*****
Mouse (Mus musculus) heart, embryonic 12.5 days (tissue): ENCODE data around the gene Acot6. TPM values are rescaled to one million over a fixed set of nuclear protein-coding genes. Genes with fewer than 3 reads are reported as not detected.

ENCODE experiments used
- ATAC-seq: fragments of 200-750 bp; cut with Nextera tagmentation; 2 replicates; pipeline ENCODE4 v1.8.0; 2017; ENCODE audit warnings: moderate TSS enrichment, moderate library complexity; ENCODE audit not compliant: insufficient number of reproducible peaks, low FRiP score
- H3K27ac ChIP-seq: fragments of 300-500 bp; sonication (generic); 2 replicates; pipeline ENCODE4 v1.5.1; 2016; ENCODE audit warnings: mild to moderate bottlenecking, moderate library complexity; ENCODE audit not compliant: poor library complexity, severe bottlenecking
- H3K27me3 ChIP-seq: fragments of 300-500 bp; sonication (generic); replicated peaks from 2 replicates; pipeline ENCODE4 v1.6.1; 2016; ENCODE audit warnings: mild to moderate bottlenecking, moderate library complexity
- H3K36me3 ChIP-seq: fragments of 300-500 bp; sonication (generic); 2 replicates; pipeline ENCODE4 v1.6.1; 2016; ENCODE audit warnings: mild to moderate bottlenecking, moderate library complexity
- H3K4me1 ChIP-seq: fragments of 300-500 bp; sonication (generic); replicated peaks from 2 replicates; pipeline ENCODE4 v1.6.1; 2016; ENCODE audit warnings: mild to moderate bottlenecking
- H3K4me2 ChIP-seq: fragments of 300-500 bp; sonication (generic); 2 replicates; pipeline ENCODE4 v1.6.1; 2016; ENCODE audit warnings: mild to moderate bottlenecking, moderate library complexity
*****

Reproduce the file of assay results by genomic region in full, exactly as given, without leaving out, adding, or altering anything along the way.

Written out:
Mouse (Mus musculus) heart, embryonic 12.5 days (tissue): ENCODE data around the gene Acot6. TPM values are rescaled to one million over a fixed set of nuclear protein-coding genes. Genes with fewer than 3 reads are reported as not detected.

ENCODE experiments used
- ATAC-seq: fragments of 200-750 bp; cut with Nextera tagmentation; 2 replicates; pipeline ENCODE4 v1.8.0; 2017; ENCODE audit warnings: moderate TSS enrichment, moderate library complexity; ENCODE audit not compliant: insufficient number of reproducible peaks, low FRiP score
- H3K27ac ChIP-seq: fragments of 300-500 bp; sonication (generic); 2 replicates; pipeline ENCODE4 v1.5.1; 2016; ENCODE audit warnings: mild to moderate bottlenecking, moderate library complexity; ENCODE audit not compliant: poor library complexity, severe bottlenecking
- H3K27me3 ChIP-seq: fragments of 300-500 bp; sonication (generic); replicated peaks from 2 replicates; pipeline ENCODE4 v1.6.1; 2016; ENCODE audit warnings: mild to moderate bottlenecking, moderate library complexity
- H3K36me3 ChIP-seq: fragments of 300-500 bp; sonication (generic); 2 replicates; pipeline ENCODE4 v1.6.1; 2016; ENCODE audit warnings: mild to moderate bottlenecking, moderate library complexity
- H3K4me1 ChIP-seq: fragments of 300-500 bp; sonication (generic); replicated peaks from 2 replicates; pipeline ENCODE4 v1.6.1; 2016; ENCODE audit warnings: mild to moderate bottlenecking
- H3K4me2 ChIP-seq: fragments of 300-500 bp; sonication (generic); 2 replicates; pipeline ENCODE4 v1.6.1; 2016; ENCODE audit warnings: mild to moderate bottlenecking, moderate library complexity